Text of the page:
Sourav Dan, a 4th year student at KIIT law school has sent us this interesting post on the similarities between the decisions of an Indian court and American Court in holding Google liable for contributory infringement in cases where its 'Adwords' keywords suggestion tool, 'suggests' arbitrary or fanciful trademarks.
Helping hands of BharatMatrimony.com decision in changing the fate of Google Adwords in Rosetta Stone Ltd. v. Google Inc.
This post analyzes the judgment of the US Court of Appeals for the Fourth Circuit in the case of Rosetta Stone v. Google Inc where Google was held liable for contributory trademark infringement when it sells trademarks as ‘Keywords’ for its Ad-words program. The gravity of the case can be well judged from the fact that some of the biggest names in business and associations submitted supporting briefs for both the sides. For the appellant it included Ford Motors, Harmon International, Rolls Royce, Tiffany, Chanel, Oakley, VIACOM, SWARAVOSKI ,INTA etc. and for the respondent; Electronic Frontier Foundation, Yahoo! & eBay.
The reasoning of the Court of Appeals in this case is very similar to that of the Madras High Court in a similar case filed against Google by Consim, which is the owner of several matrimony related websites such as Bharatmatrimony.com etc. Although the Madras High Court had refused to hold Goolge liable for any form of trademark infringement in the case filed by Consim, since the marks in question were descriptive and rather weak, the High Court did indicate that it would rethink its conclusions in case the impugned marks were unique and arbitrary. Prashant Reddy had already covered this in his previous post the detailed analysis of the Madras High Court judgment.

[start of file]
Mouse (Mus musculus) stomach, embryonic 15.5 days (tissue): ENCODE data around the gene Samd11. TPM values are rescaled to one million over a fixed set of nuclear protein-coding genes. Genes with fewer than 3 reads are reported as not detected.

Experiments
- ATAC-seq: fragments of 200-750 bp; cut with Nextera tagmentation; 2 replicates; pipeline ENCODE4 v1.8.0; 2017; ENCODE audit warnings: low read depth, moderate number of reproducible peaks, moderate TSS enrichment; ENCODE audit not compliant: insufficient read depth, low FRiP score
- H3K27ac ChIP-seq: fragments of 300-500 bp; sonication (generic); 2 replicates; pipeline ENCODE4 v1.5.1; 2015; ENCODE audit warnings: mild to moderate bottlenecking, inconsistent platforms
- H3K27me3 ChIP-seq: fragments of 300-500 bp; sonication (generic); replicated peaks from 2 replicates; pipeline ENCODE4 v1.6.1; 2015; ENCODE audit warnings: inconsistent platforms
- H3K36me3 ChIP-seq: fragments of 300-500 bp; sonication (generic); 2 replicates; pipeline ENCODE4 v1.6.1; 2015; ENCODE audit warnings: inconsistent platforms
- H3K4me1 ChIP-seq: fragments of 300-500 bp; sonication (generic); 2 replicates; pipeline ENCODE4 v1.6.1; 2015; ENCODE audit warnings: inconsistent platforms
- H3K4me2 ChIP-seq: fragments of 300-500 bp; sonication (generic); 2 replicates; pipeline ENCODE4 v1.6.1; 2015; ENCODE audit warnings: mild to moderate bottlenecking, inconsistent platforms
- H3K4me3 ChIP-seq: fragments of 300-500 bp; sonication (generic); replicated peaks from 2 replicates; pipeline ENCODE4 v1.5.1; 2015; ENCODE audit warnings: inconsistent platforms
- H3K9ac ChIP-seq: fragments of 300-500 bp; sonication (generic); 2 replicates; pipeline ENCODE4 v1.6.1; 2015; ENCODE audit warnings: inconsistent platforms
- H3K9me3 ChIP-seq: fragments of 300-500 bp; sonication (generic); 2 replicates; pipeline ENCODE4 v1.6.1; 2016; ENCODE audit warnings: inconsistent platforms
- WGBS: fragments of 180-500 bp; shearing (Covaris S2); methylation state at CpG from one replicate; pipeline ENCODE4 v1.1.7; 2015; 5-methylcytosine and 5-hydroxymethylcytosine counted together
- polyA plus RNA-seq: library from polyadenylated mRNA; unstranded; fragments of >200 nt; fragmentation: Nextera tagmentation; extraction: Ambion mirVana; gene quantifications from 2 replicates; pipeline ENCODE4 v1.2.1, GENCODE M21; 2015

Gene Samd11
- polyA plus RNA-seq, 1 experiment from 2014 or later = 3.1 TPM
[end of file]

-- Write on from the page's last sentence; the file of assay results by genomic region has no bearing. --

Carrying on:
In the very same year that the Madras High Court delivered its judgment, the US District Court of Virginia delivered a judgment, in a similar case, concluding that Google could not be considered liable for direct, contributory and vicarious infringement when it sold registered trademarks ROSETTA STONE as Adwords to third parties.
The reason being only three factors, of the traditional nine factors test, namely 1) defendant's intent; (2) actual confusion; and (3) the consuming public's sophistication out were applicable in the present case and even these 3 factors were not satisfied by the facts of the present case.
On the issue of contributory infringement the Virginia District Court was of the same view as the Indian Court. In pertinent part it held that the mere existence of a tool that assists advertisers in optimizing their advertisements does not, in itself, indicate intent to induce infringement and adding that a desire for economic gain alone does not translate into contributory trademark infringement. The Court disagreed with the Plaintiff on the point of vicarious infringement and held that Google could not be held liable for vicarious infringement for the mere reason that it had financial relationship with the alleged infringers.
The plaintiffs subsequently appealed the decision of the Virginia District Court before the Fourth Circuit Court. The Appellate Court remanded the case back to the district court for determining the issue of direct infringement.
However on the point of contributory infringement, the Court found that GOOGLE Inc. intended to create confusion by permitting the use of the ROSETTA STONE trademarks as keywords. The reason for this being that Roseet Stone ltd. showed that from September 3, 2009 through March 1, 2010, even though Rosetta Stone Ltd. notified Google of approximately 200 instances of Sponsored Links advertising counterfeit Rosetta Stone products, no action was taken against them.
The similarity of the Fourth Circuit decision with the Madras High Court decision is on the issue of contributory infringement i.e. both Courts have categorically stated that Google could be held liable for contributory infringement only in case it offered for sale as keywords, arbitrary and fanciful trademarks which has no nexus or connection with the nature of the goods or services.
It remains to be seen whether these similar judgments from the Indian and American Courts will force Google to revert to its pre-2004 policy which forbade the sale of registered trademarks as keywords.